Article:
Russian hackers stole Microsoft corporate emails in month-long breach


Microsoft disclosed Friday night that some of its corporate email accounts were breached and data stolen by the Russian state-sponsored hacking group Midnight Blizzard.

The company detected the attack on January 12th, with Microsoft initiating its response to investigate, disrupt, and mitigate the breach.

Their investigation has determined that they were breached by the threat actor known as Midnight Blizzard, aka Nobelium or APT29.

Microsoft says that the threat actors breached their systems in November 2023 when they conducted a password spray attack to gain access to a legacy non-production test tenant account.

Using this account’s permissions, Nobelium was able to access a small percentage of Microsoft’s corporate email accounts for over a month, including members of the leadership team and those in the cybersecurity and legal departments.

This access allowed the attackers to steal emails and attachments from the corporate accounts.

“The investigation indicates they were initially targeting email accounts for information related to Midnight Blizzard itself,” the Microsoft Security Response Center shared in a report on the incident.

“We are in the process of notifying employees whose email was accessed.”

Microsoft reiterates that this breach was not caused by a vulnerability in their products and services but rather by a brute force password attack on their accounts.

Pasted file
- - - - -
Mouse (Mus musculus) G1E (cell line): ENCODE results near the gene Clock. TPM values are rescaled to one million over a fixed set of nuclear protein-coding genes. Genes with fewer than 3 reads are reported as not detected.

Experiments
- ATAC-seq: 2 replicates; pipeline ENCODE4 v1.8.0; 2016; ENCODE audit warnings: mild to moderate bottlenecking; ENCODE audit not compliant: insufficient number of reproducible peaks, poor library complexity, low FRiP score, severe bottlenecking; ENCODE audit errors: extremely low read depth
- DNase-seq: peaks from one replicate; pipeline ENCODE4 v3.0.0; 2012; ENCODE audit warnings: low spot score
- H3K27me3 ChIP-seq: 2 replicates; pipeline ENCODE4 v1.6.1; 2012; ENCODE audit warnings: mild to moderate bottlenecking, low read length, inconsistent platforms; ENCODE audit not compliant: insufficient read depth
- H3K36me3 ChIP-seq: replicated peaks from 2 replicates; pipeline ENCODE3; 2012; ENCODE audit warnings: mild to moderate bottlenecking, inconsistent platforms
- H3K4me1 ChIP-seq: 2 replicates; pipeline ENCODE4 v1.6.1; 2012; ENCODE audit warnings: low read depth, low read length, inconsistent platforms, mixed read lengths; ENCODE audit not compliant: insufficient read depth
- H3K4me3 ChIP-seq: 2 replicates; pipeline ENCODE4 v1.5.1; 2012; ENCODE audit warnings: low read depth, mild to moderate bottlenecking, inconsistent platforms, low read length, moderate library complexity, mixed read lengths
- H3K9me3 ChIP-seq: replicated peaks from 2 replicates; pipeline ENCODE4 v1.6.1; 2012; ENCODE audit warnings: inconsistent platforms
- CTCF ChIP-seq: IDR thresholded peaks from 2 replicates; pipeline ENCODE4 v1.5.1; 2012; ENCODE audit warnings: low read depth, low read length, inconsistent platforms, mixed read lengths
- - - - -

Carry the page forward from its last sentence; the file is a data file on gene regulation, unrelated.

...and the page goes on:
While Microsoft is still investigating the breach, they said they will share additional details as appropriate.

In a Form 8-K filing with the SEC, Microsoft says that the breach has not had a material impact on the company’s operations.

Who is Nobelium

Nobelium is a Russian state-sponsored actor believed to be behind the 2020 SolarWinds supply chain attack, which also impacted Microsoft.

Microsoft later confirmed that the SolarWinds attack allowed the hackers to steal source code for a limited number of Azure, Intune, and Exchange components.

In June 2021, the hacking group breached a Microsoft corporate account again, allowing them to access customer support tools.

The hacking group is believed to be part of Russia’s Foreign Intelligence Service (SVR) and has been linked to numerous attacks worldwide, including attacks on diplomats and government agencies.

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